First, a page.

Over the past century, changes in human activity have interfered with the natural energy balance of the planet, mainly in the form of burning fossil fuels that release additional carbon dioxide into the air. These gases trap extra heat near the surface of the earth, causing Earth’s surface-level temperatures to rise consistently over recent decades. This is known as global warming.
What are the impacts of global climate change?
Climate change’s effects range from rising sea levels and more frequent extreme weather events to the loss of biodiversity and increased risk of diseases. Climate change impacts every form of life—humans, plants, and animals.
More than 800 million people—11% of the world’s population—can already feel the consequences of climate change in their daily lives, including increased frequency of natural disasters, prolonged droughts, and irregular weather patterns.
Nature can help heal the planet gradually, as can investing in communities already fighting climate change at the local level.
Jobs in agriculture, fisheries, aquaculture, and forestry are highly reliant on predictable weather patterns and healthy soil, water, forests, abundant mangrove ecosystems, and more. The race to industrialize countries in the Global South has already left many communities with a renewed agricultural crisis in the wake of deforestation, overexploitation, soil erosion, and industrial pollution.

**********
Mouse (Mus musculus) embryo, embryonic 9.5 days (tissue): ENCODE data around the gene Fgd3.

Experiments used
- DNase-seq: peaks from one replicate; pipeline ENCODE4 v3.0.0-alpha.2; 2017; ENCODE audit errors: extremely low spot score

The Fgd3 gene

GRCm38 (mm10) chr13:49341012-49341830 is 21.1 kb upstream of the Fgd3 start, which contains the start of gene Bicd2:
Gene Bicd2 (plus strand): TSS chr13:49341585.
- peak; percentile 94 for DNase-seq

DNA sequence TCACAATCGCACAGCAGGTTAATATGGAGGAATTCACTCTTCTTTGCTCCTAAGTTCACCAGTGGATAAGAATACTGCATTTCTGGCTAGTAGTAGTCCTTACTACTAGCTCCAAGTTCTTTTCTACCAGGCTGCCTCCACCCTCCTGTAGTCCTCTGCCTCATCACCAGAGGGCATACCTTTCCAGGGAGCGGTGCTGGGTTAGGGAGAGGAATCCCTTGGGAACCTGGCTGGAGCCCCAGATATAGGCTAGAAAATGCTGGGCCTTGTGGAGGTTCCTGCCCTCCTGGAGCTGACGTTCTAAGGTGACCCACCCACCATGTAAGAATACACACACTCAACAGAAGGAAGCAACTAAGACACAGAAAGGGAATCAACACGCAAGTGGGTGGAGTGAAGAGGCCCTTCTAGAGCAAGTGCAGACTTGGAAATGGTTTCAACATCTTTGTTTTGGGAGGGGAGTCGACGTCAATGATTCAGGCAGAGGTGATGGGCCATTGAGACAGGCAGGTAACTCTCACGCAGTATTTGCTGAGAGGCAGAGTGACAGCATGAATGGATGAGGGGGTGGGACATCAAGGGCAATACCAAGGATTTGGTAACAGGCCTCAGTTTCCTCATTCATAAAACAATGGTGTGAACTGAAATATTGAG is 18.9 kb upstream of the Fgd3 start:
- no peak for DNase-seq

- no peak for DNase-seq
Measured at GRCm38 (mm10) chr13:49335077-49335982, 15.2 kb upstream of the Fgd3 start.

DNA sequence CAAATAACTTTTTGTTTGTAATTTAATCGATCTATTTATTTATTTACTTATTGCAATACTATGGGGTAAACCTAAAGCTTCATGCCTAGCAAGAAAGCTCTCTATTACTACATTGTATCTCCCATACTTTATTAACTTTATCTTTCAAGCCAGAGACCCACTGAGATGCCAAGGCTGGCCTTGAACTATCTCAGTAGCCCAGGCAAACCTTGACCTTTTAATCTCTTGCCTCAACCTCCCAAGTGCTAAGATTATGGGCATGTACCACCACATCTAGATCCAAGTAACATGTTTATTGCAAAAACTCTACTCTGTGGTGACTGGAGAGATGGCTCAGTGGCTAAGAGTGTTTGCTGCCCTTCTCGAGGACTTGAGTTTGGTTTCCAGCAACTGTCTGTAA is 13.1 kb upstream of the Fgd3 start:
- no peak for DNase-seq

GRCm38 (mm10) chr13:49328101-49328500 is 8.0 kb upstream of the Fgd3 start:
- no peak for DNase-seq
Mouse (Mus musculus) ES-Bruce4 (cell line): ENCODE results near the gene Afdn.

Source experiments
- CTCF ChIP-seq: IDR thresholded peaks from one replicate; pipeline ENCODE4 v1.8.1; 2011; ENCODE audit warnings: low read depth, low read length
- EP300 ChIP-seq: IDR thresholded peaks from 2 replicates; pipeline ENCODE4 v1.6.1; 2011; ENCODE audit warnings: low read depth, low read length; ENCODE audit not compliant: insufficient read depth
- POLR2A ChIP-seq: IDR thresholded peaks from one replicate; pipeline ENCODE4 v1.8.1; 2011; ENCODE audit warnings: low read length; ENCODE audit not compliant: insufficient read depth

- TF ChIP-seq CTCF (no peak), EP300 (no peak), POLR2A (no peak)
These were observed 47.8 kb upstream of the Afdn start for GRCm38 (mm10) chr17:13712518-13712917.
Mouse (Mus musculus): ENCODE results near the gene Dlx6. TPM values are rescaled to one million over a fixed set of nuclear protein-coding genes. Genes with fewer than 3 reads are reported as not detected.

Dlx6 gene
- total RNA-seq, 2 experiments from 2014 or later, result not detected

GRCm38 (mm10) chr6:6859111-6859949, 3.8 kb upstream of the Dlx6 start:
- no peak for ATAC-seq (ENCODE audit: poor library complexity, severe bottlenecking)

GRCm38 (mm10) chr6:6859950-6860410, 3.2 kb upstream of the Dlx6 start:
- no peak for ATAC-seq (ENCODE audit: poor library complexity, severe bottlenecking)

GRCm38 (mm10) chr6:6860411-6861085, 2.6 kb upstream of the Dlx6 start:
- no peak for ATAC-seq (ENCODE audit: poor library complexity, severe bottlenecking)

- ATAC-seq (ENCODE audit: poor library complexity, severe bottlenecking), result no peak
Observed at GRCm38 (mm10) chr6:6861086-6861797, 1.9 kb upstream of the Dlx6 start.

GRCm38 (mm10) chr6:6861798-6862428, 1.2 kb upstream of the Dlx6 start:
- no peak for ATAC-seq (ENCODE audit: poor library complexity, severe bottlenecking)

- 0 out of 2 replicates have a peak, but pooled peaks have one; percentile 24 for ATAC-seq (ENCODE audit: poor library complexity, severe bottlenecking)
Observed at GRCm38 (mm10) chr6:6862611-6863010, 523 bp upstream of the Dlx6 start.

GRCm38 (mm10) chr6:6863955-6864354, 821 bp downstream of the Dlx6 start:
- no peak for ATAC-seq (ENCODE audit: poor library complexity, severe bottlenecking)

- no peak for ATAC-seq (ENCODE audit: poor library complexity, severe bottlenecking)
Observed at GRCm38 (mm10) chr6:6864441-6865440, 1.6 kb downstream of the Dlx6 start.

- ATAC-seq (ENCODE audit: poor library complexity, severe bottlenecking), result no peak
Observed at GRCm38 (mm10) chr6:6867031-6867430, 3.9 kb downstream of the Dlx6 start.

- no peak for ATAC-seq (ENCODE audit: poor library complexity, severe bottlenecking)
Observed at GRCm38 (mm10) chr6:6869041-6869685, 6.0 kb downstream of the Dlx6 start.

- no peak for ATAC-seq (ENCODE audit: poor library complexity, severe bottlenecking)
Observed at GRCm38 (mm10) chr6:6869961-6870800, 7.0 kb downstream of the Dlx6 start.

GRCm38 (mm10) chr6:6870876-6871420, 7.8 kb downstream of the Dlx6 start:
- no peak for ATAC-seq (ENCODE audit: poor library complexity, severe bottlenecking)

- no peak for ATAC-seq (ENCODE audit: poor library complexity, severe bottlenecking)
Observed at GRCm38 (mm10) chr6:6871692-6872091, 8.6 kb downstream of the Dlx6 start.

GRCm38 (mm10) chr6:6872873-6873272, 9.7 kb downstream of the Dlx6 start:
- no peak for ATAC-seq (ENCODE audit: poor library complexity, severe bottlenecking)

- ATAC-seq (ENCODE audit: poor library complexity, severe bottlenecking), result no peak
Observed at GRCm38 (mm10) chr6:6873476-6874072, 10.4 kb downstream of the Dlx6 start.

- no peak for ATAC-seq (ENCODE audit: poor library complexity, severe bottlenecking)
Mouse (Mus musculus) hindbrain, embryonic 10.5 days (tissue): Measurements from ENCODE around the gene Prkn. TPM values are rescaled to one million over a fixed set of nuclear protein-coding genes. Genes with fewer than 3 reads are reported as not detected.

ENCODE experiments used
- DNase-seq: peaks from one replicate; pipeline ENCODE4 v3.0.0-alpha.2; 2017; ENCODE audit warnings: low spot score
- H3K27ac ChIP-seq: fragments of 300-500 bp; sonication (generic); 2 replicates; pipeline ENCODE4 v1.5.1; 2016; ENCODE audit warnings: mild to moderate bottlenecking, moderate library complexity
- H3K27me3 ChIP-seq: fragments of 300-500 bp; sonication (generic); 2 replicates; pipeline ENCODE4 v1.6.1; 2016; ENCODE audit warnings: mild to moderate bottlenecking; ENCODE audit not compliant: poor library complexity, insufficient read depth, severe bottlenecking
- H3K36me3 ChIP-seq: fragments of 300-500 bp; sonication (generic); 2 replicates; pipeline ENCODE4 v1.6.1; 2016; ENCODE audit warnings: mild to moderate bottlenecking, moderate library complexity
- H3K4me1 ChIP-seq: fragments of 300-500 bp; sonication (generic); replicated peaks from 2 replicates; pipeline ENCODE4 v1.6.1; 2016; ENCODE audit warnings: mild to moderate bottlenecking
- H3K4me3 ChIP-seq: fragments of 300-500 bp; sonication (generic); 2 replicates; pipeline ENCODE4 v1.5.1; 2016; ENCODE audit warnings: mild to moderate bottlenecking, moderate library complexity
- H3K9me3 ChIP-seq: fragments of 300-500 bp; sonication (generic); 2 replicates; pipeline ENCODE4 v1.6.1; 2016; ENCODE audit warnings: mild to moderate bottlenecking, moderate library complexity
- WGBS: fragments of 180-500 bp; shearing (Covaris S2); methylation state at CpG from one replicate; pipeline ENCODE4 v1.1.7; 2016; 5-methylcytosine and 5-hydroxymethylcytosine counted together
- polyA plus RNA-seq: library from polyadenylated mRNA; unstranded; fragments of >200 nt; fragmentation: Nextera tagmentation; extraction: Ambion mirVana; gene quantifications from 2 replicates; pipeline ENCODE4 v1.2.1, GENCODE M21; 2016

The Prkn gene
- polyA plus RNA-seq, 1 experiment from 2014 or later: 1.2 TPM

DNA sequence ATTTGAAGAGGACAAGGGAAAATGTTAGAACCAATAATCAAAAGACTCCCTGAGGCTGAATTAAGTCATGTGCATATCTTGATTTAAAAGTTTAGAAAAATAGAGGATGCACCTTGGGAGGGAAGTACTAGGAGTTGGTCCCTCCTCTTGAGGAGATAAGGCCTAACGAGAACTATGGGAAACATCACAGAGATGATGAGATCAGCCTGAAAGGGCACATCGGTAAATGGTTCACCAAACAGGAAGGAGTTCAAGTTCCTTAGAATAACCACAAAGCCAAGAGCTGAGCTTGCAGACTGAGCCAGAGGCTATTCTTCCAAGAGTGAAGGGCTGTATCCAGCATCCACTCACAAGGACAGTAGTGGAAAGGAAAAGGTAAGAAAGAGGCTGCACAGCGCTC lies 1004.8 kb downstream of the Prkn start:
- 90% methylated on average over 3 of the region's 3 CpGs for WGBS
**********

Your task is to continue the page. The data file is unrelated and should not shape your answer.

2. Low-income towns tend to be located in geographically at-risk areas.
For example, informal settlements surrounding many cities in industrializing areas are often located on land that is prone to flooding, landslides, or riverbank erosion. As weather patterns change and extreme weather events increase in frequency and strength, this will disproportionately disadvantage certain communities. People living in rural areas miles away from aid centers, hospitals, and even food and water may struggle to secure resources during climate-related disasters or experience shortages due to the effects of climate change.
3. Poor or non-existent disaster infrastructure in many lower-income areas undermines people’s ability to recover after disasters.
Extreme weather events are known to create poverty traps, or conditions linked to health, education, livestock, and assets that perpetuate the cyclical nature of poverty because people need a significant amount of capital to recover from them. As extreme weather events continue to increase in frequency and strength, the unfortunate truth is that climate-induced displacements will present a greater challenge for individuals and families with fewer resources.
4. Racial minorities, Indigenous people, and women already struggle to receive equal resources.
Indigenous people are more likely to rely on their natural environment for their livelihoods and have limited access to resources due to discrimination. And 70% of people with low incomes around the world are women. Because resource-dependent tasks such as gathering food, collecting water, and sourcing fuel tend to fall on women, their day-to-day lives will be directly disrupted by the onset of climate change’s effects.